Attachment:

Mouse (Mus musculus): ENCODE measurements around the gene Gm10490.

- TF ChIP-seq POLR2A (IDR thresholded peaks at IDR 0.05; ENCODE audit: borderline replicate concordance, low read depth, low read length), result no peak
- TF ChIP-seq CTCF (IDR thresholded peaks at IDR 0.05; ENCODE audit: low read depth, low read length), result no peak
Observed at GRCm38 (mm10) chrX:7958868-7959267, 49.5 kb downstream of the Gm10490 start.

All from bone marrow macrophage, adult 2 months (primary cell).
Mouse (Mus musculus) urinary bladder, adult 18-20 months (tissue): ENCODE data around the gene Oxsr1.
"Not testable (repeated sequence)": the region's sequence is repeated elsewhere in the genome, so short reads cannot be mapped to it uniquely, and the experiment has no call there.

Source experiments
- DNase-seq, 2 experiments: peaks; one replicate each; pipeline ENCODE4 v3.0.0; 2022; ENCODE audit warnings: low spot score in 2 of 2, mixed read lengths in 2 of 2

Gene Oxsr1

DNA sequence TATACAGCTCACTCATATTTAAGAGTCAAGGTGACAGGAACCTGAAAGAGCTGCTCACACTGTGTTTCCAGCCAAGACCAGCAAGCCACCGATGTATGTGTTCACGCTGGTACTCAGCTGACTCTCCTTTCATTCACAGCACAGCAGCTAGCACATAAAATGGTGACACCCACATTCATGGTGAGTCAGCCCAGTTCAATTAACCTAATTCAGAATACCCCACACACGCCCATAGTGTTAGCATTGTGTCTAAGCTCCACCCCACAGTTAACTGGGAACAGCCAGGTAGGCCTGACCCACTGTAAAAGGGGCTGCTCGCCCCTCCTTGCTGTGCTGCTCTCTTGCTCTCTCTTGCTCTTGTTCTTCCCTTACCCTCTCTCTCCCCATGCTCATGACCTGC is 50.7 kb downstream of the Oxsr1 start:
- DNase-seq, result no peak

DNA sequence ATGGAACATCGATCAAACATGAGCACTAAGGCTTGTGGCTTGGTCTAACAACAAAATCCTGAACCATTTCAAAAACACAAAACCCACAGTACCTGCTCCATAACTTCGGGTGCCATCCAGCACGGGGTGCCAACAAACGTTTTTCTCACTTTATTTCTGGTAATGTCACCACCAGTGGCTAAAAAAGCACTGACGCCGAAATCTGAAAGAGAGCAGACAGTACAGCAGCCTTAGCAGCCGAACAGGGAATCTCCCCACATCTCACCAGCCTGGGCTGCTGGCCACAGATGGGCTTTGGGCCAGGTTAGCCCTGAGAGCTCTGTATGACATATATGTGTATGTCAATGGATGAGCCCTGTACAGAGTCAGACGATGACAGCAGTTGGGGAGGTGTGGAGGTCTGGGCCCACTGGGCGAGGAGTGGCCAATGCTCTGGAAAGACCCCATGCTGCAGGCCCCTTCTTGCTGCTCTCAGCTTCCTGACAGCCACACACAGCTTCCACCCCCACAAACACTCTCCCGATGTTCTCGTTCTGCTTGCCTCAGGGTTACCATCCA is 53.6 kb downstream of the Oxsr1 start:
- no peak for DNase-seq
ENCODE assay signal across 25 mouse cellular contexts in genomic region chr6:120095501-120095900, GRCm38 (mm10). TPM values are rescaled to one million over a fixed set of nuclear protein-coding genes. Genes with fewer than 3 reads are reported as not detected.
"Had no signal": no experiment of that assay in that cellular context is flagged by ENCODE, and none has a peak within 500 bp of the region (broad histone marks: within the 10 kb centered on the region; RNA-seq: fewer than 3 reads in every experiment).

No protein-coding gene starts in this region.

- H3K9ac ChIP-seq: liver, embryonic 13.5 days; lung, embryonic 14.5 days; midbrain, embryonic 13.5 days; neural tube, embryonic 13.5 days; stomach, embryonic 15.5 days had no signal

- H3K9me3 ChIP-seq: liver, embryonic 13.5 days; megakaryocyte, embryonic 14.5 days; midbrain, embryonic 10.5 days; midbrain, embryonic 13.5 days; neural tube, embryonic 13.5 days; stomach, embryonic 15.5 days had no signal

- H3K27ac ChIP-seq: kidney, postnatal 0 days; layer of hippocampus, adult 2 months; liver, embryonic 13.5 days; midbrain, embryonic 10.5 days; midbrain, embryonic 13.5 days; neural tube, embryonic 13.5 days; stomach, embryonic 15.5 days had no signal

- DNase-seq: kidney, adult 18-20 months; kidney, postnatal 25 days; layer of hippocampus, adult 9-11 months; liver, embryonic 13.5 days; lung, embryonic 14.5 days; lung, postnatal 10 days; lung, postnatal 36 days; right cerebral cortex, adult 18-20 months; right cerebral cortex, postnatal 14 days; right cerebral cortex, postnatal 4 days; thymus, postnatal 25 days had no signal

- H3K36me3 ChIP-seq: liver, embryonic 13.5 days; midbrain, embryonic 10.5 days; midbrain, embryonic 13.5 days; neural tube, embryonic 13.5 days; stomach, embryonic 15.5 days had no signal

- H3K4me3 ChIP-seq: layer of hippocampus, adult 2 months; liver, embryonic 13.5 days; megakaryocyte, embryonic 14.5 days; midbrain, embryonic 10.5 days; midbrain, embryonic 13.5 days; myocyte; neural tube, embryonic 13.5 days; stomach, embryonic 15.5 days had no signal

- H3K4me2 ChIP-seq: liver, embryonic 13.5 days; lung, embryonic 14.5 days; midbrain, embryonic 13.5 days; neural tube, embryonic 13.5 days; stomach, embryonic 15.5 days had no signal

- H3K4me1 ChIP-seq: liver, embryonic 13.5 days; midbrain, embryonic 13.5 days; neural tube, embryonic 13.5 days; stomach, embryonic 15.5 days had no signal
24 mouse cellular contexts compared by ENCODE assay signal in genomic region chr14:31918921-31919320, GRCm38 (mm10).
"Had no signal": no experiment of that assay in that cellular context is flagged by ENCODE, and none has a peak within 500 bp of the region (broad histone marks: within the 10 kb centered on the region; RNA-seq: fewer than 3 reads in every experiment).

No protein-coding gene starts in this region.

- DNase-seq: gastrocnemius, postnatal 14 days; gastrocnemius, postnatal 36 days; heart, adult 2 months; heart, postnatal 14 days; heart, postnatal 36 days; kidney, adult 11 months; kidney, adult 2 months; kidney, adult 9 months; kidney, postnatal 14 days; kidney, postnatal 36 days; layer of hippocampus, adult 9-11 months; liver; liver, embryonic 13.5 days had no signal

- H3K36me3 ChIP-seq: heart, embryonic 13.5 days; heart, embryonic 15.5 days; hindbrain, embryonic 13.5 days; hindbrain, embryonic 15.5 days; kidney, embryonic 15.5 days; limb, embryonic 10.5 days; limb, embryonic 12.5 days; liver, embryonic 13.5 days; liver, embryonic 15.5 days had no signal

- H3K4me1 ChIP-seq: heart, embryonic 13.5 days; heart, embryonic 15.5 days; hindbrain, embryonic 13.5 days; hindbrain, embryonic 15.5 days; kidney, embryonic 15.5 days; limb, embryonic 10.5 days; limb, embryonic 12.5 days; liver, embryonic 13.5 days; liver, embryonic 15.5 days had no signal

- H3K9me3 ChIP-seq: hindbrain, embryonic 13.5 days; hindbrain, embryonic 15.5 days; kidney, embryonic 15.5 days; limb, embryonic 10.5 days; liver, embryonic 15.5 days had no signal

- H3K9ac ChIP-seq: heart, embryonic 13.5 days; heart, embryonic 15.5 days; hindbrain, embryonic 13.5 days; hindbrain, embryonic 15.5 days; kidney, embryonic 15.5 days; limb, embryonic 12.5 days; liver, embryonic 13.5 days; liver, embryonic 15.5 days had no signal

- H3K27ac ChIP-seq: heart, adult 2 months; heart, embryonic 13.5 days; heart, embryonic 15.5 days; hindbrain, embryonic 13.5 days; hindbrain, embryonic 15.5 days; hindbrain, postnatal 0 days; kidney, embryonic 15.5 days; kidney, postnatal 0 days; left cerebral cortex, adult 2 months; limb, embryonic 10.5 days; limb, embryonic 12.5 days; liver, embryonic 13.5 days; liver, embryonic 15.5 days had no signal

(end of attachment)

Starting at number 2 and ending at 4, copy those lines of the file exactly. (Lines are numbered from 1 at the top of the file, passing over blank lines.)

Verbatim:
- TF ChIP-seq POLR2A (IDR thresholded peaks at IDR 0.05; ENCODE audit: borderline replicate concordance, low read depth, low read length), result no peak
- TF ChIP-seq CTCF (IDR thresholded peaks at IDR 0.05; ENCODE audit: low read depth, low read length), result no peak
Observed at GRCm38 (mm10) chrX:7958868-7959267, 49.5 kb downstream of the Gm10490 start.